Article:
How's your Tuesday going so far? As always, things are busy around here and the little bambino is the busiest. She is kicking and punching like crazy. If this is a sign of how active she is going to be once she gets here, E and I better get ready for a wild one! I love feeling all of her little movements. It's such a reassuring reminder that things are going well!
As you guys know, I have been participating in @IdeaFit's #springintoaction photo challenge and today's word is #GOAL. I love setting goals and working towards them. It helps keep me focused and on track; especially when it comes for training for races or tackling bigger projects. I set mini goals every day by making a to do list in the morning and checking things off as I tackle them. I wanted to take a second to go back over how to set SMART goals. I've tackled this in a previous post, but it was a few years ago and with time comes new perspective.
Setting a specific goal is crucial. Sure, we all want to "lose weight," but technically you could lose one pound and achieve that goal. Setting specific goals gives you direction, and something more concrete to strive for. Try to make sure all of your goals answer these three questions:
1. What specifically are you going to accomplish? (lose 10 lbs, run a 1/2 marathon in under 2 hours, bench press 150lbs)
2. Why is this important? (lower your blood pressure, reduce your risk of diabetes, place higher in your next race, bench more than your older brother)
3. How are you going to do this? (work out 5 days a week, follow a structured training plan)
Having measurable goals means ensuring that you can check in on your progress from time to time.
The largest fallback of unspecific goals is that they are hard to measure. When you can't track a vague goal, you can't see how close you are to sweet success. This eventually leads to frustration, boredom, and, ultimately, failure. As soon as you've set a specific goal, map out some testing points. If your goal is to run a faster 10K, do a trial run every few weeks. If you want to lose 20 pounds in 6 months, record your body weight at regular intervals to track your progress and adjust your plan as necessary. Being measurable is an extension of being specific. If your goal is not specific, how can you possibly know if you're any closer to attaining it?
Now we have specific goals that we can measure, but that still doesn't do us any good if we set goals we can't actually reach. For example, I know I will never run a 1/2 marathon in under 1:30, so making that one of my goals is just setting myself up for failure. Creating attainable but still challenging goals will ensure success and ensure you feel successful as well. Setting too tough of a goal will make you feel like a failure, however setting a really easy goal will leave you feeling empty.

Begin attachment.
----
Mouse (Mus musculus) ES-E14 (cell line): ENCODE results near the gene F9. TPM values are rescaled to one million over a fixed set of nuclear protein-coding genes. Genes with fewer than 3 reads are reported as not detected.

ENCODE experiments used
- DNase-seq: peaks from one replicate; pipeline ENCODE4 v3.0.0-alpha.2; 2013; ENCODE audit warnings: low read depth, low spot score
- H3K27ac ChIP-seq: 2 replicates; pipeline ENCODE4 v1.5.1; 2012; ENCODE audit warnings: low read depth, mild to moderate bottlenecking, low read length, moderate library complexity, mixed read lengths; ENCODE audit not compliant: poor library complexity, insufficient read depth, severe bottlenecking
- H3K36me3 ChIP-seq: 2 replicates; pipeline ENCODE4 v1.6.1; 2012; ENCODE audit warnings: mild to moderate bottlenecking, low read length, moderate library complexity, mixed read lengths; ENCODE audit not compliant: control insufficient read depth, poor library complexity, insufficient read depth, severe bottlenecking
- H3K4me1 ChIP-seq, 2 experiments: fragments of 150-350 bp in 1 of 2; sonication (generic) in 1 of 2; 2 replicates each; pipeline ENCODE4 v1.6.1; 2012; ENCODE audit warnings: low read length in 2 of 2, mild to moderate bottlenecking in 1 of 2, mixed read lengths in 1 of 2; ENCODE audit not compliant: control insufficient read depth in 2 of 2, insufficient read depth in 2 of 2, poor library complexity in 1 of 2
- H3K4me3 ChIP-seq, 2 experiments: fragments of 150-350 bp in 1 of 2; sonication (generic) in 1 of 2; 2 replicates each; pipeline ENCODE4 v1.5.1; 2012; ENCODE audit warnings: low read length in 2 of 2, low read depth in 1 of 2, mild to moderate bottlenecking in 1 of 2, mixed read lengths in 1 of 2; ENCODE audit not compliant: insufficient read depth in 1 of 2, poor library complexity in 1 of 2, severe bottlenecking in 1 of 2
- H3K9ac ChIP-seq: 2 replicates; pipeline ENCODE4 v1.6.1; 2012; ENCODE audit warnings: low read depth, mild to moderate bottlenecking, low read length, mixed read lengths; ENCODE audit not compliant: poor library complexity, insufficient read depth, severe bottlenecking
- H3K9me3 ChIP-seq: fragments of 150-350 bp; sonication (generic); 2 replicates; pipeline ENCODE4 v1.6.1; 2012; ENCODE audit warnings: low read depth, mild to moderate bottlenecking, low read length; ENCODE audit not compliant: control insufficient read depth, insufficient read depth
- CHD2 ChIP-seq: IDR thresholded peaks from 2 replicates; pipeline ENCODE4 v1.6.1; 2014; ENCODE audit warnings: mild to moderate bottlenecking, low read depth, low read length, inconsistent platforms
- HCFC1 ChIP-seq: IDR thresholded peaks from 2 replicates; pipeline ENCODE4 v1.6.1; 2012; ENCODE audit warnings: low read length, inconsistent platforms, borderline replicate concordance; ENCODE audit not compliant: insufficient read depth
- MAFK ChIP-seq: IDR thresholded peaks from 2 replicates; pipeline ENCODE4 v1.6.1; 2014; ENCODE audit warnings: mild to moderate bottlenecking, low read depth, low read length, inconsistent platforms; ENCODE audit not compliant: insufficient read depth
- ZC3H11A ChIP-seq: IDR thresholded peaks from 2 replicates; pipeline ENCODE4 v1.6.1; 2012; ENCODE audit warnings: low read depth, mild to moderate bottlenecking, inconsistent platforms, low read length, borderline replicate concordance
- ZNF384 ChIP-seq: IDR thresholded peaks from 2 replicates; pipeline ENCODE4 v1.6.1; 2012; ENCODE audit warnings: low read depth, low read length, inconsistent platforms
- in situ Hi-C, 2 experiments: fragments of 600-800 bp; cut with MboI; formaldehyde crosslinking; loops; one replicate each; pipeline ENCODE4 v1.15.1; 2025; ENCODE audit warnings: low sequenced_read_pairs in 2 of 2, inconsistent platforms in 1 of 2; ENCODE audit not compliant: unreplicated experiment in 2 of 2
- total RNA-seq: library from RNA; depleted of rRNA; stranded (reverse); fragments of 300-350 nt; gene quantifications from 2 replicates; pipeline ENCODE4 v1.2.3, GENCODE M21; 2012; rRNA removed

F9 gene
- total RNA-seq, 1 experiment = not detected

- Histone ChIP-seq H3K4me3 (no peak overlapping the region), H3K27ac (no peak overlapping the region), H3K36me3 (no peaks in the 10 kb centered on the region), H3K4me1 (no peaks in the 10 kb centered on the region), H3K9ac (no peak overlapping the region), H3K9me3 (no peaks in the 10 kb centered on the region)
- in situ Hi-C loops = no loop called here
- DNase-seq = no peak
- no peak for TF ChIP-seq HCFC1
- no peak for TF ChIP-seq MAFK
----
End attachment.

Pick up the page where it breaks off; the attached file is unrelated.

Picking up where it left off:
This kind of goes along with the achievable principle. Sure, I would love to be a runway model, but the fact that I stopped growing at 5 foot 6 inches, and look more like a linebacker than a ballerina means that it's never going to happen. Even if I could somehow look like a supermodel, do I really want to give up almond butter and wedding cake for the rest of my life? NO, I don't! When you are setting goals, ask yourself these three questions:
1. Am I actually capable of achieving this goal?
2. Do I have the necessary skills to do so?
3. Do I really want to do this? (i.e compete in a fitness competition if it means you can never have cake?)
Another important aspect in goal setting, is mapping out a plan for how you are going to achieve it. For each of my New Years Resolutions, I am going to write out three steps I am going to take to accomplish my goal.
For example, if one of your goals is to lose 10 lbs by May (specific, measurable, achievable, realistic and timely), your 3 steps could be:
1. Attend a cardio class 3 times a week.
2. Strength train on my own 2 times a week.
4. Pack my lunch the night before so I have a healthy lunch to take with me to work.
Now you have laid out exactly how you are going to achieve your goal. I know it might sound silly to think that hard about a New Years Resolution, but why set one at all if you don't put the necessary thought behind it?
There you have it! Now you have a SMART goal. Since I'm growing a little human inside of me, my fitness goals have been paired down a little bit. That doesn't mean I don't have any goals!!
Pregnancy Fitness Goal For Third Trimester:
Workout on my own at least 5x's a week (so not teaching a class), including walking between 3-5 miles 4x's a week and 1-2 strength workouts a week. Since I lift weights and do strength exercises in all of my classes (10-13 classes a week), I want to focus my personal workouts on keeping up my cardiovascular endurance. I would also like to focus on flexibility exercises for at least 10 minutes twice a week outside of my classes. I stretch at the end of every class, but only for about 5 minutes. I know spending more time on stretching is important as my weight starts to shift more and pull things out of wack.
Nutrition Goals For Third Trimester:
One of my big goals for the third trimester is to increase my greens intake. I usually have at least one green salad every day, but I am aiming to incorporate at least 3-5 additional vegetable servings throughout the day. I am going to incorporate at least one if not two green smoothies every day and more green vegetables at dinner and as snacks. So far, I've beeen doing pretty good about getting enough protein, but I definitely plan on keeping track of this during my third trimester as well.
What are your current fitness and nutrition goals?
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